Let the good times roll on.
You can now buy a California home for $ 1,021,895 with a minimum discount of just 5% and still get a loan secured by Fannie Mae or Freddie Mac.
The Federal Housing Finance Agency announced on Tuesday, November 30, that the 2022 loan limit for high-priced metro areas such as Los Angeles / Oklahoma City will rise to $ 970,800, up from $ 822,375 in 2021. As a conservative and regulator of Fannie and Freddie, the agency sets limits. for loans that meet the criteria for more favorable interest rates.
Can you say boom and bust?
The 2022 credit limit in the Inner Empire is $ 647,200. Any conventional mortgage in Los Angeles of $ 647,200 or less will also be considered eligible.
Interest rates on the relevant loans are on average about a quarter lower than on the so-called high-balance loans.
There is potentially no better and no more dangerous tool in a homebuyer’s arsenal than mortgage leverage.
On the plus side, if you save 5% ($ 50,000) on a $ 1 million property and the property value rises 10% in a year to $ 1.1 million, you’ve just made a great $ 100,000 in your sleep. This is a fair assumption as house prices have risen 15% higher over the past few years.
Assuming you are eligible and have an average FICO score of 740, your total monthly payment is approximately $ 5,447 including taxes and insurance.
How much does it cost to rent a million dollar home? Maybe $ 4,500? This is a strong selling point, especially when you consider the added freedom of home ownership and the potential for tax write-offs.
But what happens if we get close to the danger of brute force? Housing prices have been rising for almost 10 years. Then that 95% leverage is working against you.
If the value of the same $ 1 million property fell 10%, you would have negative equity if you owned a $ 900,000 home with a $ 950,000 mortgage.
Back in 2000, Tom LaMalfa, president of TSL Research & Consulting Co., sounded the alarm to then Fed Chairman Alan Greenspan and many others about the impending collapse of Fannie, Freddie.
“We are in the same situation as in 2008. Nobody expects housing prices to drop, ”LaMalfa said. “There is no significant change in underwriting with a high loan-to-value ratio, high debt ratio and minimum FICO scores.”
Jonathan Glovacki, principal and actuary consultant at global consulting firm Milliman Inc., asked how much of the housing supply / demand imbalance is causing a 20% rise in home values?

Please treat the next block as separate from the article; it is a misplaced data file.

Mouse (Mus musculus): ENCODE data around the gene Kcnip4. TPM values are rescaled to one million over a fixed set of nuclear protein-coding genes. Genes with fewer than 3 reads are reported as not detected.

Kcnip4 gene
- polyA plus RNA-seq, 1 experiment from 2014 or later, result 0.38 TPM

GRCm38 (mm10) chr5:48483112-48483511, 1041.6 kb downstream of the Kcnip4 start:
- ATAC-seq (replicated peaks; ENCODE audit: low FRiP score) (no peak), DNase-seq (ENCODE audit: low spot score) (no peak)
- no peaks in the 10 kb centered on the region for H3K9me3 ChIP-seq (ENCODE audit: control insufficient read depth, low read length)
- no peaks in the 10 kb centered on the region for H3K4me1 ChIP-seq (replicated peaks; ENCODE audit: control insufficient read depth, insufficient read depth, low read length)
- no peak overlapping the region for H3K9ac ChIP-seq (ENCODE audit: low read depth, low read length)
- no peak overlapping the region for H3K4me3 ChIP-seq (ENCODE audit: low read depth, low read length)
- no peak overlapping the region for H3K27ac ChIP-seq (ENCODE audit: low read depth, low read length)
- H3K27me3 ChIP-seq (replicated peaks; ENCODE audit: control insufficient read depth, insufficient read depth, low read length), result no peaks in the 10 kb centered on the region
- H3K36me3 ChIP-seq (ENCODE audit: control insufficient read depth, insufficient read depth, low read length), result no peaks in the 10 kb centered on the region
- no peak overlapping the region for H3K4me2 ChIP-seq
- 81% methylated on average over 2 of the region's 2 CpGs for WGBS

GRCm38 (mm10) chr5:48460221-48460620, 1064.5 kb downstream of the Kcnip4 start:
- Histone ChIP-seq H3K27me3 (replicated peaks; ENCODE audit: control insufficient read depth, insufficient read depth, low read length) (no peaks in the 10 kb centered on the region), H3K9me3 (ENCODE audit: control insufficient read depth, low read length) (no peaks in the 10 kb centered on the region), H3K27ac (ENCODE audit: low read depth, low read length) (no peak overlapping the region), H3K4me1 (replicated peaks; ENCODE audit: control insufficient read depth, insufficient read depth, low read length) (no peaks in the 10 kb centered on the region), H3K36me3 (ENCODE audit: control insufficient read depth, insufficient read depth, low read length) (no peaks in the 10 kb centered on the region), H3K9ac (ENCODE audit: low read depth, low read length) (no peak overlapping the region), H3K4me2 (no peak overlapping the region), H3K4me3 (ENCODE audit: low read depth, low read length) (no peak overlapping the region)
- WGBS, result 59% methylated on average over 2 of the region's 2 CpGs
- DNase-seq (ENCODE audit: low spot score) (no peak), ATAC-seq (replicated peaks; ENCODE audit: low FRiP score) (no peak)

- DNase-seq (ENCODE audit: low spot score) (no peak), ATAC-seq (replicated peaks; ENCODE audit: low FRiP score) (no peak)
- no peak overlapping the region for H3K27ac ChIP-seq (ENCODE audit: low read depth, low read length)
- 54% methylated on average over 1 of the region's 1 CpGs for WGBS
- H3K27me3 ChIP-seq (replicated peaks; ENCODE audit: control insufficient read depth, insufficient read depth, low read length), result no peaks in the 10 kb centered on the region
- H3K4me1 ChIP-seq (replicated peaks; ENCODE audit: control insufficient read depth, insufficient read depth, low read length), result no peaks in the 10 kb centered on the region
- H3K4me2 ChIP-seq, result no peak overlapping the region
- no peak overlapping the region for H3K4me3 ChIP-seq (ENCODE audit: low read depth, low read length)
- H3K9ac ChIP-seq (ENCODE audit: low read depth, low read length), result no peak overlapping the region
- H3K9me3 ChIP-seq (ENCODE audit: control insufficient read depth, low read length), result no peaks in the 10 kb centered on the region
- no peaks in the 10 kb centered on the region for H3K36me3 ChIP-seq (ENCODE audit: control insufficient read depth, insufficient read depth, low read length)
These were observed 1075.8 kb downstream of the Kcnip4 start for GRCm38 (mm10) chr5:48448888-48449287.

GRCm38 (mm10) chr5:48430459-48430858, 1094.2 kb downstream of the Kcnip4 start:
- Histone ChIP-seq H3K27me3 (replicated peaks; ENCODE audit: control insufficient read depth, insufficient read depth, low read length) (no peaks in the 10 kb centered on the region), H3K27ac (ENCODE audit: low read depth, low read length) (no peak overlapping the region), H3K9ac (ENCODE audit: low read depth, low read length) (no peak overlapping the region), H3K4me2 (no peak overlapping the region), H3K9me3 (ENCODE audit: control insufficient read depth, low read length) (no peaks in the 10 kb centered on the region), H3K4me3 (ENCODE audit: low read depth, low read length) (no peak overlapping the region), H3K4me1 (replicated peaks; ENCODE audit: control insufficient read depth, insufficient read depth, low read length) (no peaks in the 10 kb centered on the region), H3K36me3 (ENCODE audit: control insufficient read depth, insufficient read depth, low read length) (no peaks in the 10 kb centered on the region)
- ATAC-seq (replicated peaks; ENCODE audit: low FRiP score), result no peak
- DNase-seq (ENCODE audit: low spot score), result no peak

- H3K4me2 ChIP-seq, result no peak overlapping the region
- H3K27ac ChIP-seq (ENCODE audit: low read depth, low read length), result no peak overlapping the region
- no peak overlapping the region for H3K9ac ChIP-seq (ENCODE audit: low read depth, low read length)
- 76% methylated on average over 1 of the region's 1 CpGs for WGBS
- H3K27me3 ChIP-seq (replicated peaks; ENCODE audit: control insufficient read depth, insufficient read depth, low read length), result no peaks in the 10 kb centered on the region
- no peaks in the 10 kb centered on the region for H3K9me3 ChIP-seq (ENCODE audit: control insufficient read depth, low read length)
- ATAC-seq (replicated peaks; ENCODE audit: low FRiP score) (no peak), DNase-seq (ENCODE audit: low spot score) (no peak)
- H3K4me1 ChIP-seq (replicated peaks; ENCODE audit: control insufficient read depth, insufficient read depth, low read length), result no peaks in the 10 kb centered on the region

“What happens when the market normalizes again? The risk is how house prices will behave when supply and demand return to normalization, ”he said.
Glovacki noted that computerized automated assessments, or AVMs, lack the intuitive thinking of a human assessor. Think about how poorly Zillow’s automated scoring models perform.
LaMalfa observed that about 15% of the mortgage market before the housing market crash in 2008 was called Alt-A or subprime. Today, unqualified mortgages or exotic mortgages account for about 3% of the market. He believes that F&F owned the lion’s share of the mortgage market before the 2008 crash, and it still does.
Fanny and Freddie are still under government tutelage. If Fan and Fred crash again, taxpayer support is already there.
But F&F capital reserves are less than 1% of $ 6.1 trillion mortgages, LaMalfa said. They are similar to the levels before the 2008 mortgage collapse.
According to the US Census Bureau, there are about 104 million residential units in the country, consisting of 1-4 apartments.
According to Ed Pinto, senior fellow and director in the United States, there are 55 million mortgages in the United States. Housing Center of the American Enterprise Institute. Be aware that VA and FHA mortgage limits will mimic Fan and Fred limits after January 1st.
When it comes to shopping, how high is leverage then and now? It’s very similar.
Fannie and Freddie’s average down payment on mortgages this year is lower than in 2007, when the crisis began, according to CoreLogic. For example, F&F upfront payments for a US home averaged 15% this year, up from 17% just before the housing crisis.
In Southern California, CoreLogic reported that the average down payment this year was 17-24% in Los Angeles, Orange, Riverside and San Bernardino counties, up from 19-26% in 2007.
On the other hand, according to the Black Knight, homeowners in the US have much more home equity (and less debt). The average homeowner had 55% of home equity as of September, up from 36% in 2007.
In Los Angeles and Orange counties, homeowners averaged 65% of home equity in September, up from 46% in 2007; in the Inner Empire, the average capital is about 56% versus 29% before the collapse.
Glovacki says there is a 10-15% discount on any type of problem sales.
The big problem is that highly leveraged borrowers or underwater borrowers will get stuck if they have to sell. When bad sales happen, AVM evaluators and people cannot ignore them. There will be a domino effect.
Freddie Mac appreciated the news: The 30-year fixed rate averaged 3.11%, up 1 basis point from last week. The 15-year fixed rate averaged 2.39%, down 3 basis points from last week.
The Mortgage Bankers Association reported a 7.2% decline in mortgage applications last week.
Bottom line: Assuming the borrower receives an average 30-year flat rate on the $ 647,200 related loan, last year’s payment was $ 139 less than this week’s $ 2,767 payment.
What do I see: Locally, highly qualified borrowers can obtain the following unscored fixed rate mortgage loans: 30-year FHA at 2.25%, 15-year notional at 2.375%, 30-year notional at 2.875%, 15-year notional maximum-balance ($ 647,201 to $ 970,800) at 2.625%, a 30-year regular high balance at 3.125% and a 30-year fixed large balance at 2.875%.
Eye-catching Credit of the Week: 30 year adjustable rate mortgage for the first 10 years at 2.875% no points.
Jeff Lazerson is a mortgage broker. He can be reached at 949-334-2424 or [email protected] His website is www.mortgagegrader.com.